ShopeSS 11 months ago
4.5/5 Stars I can’t believe that our journey with this series has come to an end, and what an end it was! Maggie has really weaved a story with The Raven Cycle series that has you loving the series even more than you thought possible, after finishing up with The Raven King. The way Maggie tells a story is amazing, in a sense poetic. All the characters you can’t help but to have some sort of tie to, and can I just say “WOAH” to some of the things that happened with these characters in this book? I’m trying to write this as vague as possible because I don’t want to say any spoilers. What I will say is that if you have read this series and haven’t read The Raven King yet, you need to and be prepared to fall even deeper in love with it.
ashleyann120 11 months ago
Great ending to a great series. Maggie Stiefvater has such a beautiful way of writing that makes you think and makes you view the world a little differently as you read her stuff.
Anonymous 12 months ago
Time is cyclical in the book and it has an open ended ending. In other words, she didn't end the book. Weak ending to a good series with new characters thrown in that scream spin-off.
Anonymous 12 months ago
I'm a huge Maggie Stiefvater fan. Her writing is poetic. The Ravens King was beautifully written, but the story was slow to grab me like her other works have. I wasn't a fan of "depending on where you begin the story..." it really annoyed me, but that's just my opinion. It was a good book, strong writing, but slow to hook me. The end was a bit bland even though it seemed happy enough. Idk...it just seemed bland for a series ender compared to some of her other books. I'll still read all her books though!
Anonymous More than 1 year ago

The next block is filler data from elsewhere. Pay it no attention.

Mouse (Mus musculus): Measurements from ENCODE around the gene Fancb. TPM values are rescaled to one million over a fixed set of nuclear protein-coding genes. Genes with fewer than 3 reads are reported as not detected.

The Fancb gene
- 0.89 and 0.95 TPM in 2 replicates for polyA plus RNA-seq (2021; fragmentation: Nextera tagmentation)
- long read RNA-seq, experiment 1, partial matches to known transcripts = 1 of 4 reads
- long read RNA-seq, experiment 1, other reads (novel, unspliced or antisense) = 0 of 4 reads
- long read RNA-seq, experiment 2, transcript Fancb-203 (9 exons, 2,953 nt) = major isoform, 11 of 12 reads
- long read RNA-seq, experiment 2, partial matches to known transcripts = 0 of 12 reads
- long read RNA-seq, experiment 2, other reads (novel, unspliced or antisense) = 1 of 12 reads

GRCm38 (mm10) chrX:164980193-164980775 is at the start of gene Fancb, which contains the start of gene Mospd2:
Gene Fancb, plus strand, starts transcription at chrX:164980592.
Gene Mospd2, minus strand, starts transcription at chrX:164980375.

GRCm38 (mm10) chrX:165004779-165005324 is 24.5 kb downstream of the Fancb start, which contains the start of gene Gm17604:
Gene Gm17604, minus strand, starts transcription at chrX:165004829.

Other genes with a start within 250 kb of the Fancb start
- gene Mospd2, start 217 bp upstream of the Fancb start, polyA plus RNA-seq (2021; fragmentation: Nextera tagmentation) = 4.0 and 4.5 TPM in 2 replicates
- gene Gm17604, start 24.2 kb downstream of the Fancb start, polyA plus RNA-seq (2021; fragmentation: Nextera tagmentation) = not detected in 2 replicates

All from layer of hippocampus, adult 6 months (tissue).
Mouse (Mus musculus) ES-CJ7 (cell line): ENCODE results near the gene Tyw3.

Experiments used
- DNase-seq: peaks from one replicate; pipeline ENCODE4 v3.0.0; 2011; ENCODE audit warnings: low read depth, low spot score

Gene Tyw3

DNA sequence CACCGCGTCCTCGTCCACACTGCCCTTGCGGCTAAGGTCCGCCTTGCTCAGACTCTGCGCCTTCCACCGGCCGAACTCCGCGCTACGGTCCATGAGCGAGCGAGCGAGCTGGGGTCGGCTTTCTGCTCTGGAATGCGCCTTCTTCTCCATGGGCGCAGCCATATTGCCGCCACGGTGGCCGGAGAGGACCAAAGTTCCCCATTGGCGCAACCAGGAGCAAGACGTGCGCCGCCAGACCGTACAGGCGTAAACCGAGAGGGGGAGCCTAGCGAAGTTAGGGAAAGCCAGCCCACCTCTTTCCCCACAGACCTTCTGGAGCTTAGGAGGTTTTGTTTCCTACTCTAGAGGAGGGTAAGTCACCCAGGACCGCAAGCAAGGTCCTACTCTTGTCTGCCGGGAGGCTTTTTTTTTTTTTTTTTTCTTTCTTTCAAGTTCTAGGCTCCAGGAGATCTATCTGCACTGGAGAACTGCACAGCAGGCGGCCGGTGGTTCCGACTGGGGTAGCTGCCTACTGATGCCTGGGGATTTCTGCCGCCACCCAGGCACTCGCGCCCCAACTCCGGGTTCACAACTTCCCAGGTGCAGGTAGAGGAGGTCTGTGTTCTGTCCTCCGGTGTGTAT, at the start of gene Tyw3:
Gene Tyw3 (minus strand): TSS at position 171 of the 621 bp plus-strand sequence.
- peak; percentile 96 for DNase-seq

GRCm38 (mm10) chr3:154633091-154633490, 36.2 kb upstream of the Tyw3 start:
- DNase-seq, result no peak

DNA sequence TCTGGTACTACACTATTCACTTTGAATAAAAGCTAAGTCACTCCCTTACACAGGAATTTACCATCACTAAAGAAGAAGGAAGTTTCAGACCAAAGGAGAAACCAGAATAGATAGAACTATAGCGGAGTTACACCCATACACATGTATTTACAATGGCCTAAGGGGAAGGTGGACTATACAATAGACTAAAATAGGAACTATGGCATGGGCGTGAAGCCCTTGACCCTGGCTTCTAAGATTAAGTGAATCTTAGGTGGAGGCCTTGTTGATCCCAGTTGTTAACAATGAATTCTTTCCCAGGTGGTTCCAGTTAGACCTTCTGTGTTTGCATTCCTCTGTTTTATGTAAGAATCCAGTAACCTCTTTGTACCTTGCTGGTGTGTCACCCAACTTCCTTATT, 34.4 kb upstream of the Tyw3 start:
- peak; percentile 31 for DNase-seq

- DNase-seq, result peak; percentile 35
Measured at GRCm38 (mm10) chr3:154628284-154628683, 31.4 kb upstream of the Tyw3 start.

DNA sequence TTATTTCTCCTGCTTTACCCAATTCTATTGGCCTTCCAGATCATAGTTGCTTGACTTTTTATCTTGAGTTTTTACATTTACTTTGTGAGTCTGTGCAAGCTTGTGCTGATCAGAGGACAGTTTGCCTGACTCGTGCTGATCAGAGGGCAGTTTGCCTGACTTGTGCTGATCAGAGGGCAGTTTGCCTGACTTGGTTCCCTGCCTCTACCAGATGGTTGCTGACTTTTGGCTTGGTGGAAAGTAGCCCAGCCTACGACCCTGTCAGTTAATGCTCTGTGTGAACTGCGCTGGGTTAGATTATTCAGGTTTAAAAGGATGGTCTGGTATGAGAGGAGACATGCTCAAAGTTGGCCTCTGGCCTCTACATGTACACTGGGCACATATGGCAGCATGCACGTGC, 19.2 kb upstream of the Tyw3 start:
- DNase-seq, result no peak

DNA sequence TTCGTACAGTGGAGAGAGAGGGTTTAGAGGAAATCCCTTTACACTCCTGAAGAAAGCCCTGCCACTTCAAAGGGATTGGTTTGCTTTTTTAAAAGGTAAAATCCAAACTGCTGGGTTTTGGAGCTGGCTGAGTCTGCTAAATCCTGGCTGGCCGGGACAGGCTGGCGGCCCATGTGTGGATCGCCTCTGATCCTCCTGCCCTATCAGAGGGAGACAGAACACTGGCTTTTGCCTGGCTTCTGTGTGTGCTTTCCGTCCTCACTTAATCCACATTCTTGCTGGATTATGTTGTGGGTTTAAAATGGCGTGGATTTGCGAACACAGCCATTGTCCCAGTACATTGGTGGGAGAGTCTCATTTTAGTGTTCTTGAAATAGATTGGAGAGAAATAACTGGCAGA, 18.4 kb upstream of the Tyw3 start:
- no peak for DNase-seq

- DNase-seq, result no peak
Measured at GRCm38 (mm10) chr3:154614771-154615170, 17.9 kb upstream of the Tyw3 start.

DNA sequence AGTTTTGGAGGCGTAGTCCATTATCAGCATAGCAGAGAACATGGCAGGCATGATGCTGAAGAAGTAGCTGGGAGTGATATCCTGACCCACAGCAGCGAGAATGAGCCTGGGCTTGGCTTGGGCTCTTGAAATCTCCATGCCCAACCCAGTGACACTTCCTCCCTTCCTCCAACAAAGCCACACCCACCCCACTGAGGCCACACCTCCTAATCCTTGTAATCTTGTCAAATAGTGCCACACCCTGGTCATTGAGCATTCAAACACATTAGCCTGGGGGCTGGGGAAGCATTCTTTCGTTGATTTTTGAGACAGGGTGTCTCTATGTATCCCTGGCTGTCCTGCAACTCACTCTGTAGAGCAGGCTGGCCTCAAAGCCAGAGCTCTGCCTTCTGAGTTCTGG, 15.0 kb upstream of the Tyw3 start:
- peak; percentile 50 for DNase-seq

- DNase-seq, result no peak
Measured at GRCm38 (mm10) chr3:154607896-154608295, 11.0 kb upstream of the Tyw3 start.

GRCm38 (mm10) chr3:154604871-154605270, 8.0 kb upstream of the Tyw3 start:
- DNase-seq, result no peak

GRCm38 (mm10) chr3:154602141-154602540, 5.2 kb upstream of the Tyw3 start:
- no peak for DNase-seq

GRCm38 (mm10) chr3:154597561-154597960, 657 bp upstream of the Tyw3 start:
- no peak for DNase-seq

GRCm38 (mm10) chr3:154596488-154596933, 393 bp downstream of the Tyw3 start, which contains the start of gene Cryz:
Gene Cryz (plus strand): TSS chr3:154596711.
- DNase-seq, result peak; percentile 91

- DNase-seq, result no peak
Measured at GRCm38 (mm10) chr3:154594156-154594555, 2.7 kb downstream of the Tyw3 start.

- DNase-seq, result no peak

book_junkee More than 1 year ago
Of course it was brilliant. There aren't words. I may try to properly review after a reread, but I'm not in the right state of mind to do it now.
Anonymous More than 1 year ago
Chancie 11 months ago
This was such a strange book to read, and it was such a journey. For most of it, I didn't like it. There, I said. It felt like it was too crammed full of too much with too many characters and too many loose ends, and so much of it felt pointless or didn't impact things enough. I could name names, but that's spoilery, so I won't. I really struggled because I was angry. I didn't want this to be the last book. It didn't feel fair to the series; it didn't do it justice. I was angry. And then, according to my e-book, I reached the final 20%, and before I knew it, I was a puddle of tears all the way until the very end. Because THAT was the book I was looking for. There was what I wanted, the same writing, the magic, the emotion. It felt like the ending didn't belong in the book it was attached to, but maybe that's okay. I'm still deciding. The climax is an emotional roller coaster, and I felt everything. Betrayal, hurt, emptiness, loss, heartbreak, terror, hope, joy, everything in between. It's been twelve hours since I finished it, and I'm still a shell of a person and trying to sort through all of my feelings. I don't think that the entire book does the series justice. I don't agree that the entire book is beautiful and amazing and brilliant. The last quarter, though? That is. That is the ending this series deserved. However, everything leading up to it feels messy and underwhelming, but the very ending feels worth it. This series was incredible, and if I could, I'd do it all over again for the first time.